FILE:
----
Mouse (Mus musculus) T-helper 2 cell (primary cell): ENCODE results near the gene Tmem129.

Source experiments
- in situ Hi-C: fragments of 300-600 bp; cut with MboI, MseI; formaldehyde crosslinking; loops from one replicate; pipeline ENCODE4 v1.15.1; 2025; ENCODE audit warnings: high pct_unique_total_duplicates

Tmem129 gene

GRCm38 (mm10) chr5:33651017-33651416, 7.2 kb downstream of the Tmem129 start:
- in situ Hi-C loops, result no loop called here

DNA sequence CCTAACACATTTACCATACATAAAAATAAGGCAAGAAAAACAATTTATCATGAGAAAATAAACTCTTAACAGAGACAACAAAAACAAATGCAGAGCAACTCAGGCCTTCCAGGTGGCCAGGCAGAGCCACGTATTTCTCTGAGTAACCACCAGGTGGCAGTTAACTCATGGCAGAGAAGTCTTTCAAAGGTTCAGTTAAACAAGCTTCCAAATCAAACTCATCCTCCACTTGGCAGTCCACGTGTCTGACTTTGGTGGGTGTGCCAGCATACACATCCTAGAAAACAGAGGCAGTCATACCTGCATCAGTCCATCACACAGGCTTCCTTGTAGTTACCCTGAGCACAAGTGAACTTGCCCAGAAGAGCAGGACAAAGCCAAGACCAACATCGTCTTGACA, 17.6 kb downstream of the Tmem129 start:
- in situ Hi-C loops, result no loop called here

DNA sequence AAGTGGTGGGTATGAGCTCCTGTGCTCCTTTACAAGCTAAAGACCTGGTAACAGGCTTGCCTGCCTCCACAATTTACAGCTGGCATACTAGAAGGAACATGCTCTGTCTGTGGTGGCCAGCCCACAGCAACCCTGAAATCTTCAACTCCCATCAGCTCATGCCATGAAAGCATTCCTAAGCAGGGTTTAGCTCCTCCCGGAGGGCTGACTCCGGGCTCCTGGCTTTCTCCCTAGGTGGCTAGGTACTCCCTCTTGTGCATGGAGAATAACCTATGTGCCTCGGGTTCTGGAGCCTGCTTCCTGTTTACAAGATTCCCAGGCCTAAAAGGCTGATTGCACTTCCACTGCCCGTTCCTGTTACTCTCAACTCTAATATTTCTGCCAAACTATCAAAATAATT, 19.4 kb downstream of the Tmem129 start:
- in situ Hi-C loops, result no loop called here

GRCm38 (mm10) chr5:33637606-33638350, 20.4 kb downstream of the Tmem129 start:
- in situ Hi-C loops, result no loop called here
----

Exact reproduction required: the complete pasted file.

Mouse (Mus musculus) T-helper 2 cell (primary cell): ENCODE results near the gene Tmem129.

Source experiments
- in situ Hi-C: fragments of 300-600 bp; cut with MboI, MseI; formaldehyde crosslinking; loops from one replicate; pipeline ENCODE4 v1.15.1; 2025; ENCODE audit warnings: high pct_unique_total_duplicates

Tmem129 gene

GRCm38 (mm10) chr5:33651017-33651416, 7.2 kb downstream of the Tmem129 start:
- in situ Hi-C loops, result no loop called here

DNA sequence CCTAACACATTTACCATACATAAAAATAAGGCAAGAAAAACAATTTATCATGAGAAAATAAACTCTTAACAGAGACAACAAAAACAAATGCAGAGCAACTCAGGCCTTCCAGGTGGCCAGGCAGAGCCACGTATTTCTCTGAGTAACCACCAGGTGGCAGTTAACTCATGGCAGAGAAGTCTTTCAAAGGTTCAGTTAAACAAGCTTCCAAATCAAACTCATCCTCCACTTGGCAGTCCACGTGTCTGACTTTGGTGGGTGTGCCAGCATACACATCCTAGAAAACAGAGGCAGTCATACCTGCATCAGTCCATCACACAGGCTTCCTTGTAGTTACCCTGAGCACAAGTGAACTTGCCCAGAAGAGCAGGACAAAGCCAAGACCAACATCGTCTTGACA, 17.6 kb downstream of the Tmem129 start:
- in situ Hi-C loops, result no loop called here

DNA sequence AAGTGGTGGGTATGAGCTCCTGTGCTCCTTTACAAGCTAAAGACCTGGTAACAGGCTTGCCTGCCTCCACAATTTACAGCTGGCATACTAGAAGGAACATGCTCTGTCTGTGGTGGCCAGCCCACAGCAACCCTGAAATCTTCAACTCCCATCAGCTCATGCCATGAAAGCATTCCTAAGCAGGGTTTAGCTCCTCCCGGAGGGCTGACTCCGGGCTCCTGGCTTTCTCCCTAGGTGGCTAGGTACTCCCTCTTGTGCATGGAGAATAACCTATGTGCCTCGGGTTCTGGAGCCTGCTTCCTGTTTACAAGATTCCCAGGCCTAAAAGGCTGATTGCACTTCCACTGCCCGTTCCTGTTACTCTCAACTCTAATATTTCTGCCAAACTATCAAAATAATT, 19.4 kb downstream of the Tmem129 start:
- in situ Hi-C loops, result no loop called here

GRCm38 (mm10) chr5:33637606-33638350, 20.4 kb downstream of the Tmem129 start:
- in situ Hi-C loops, result no loop called here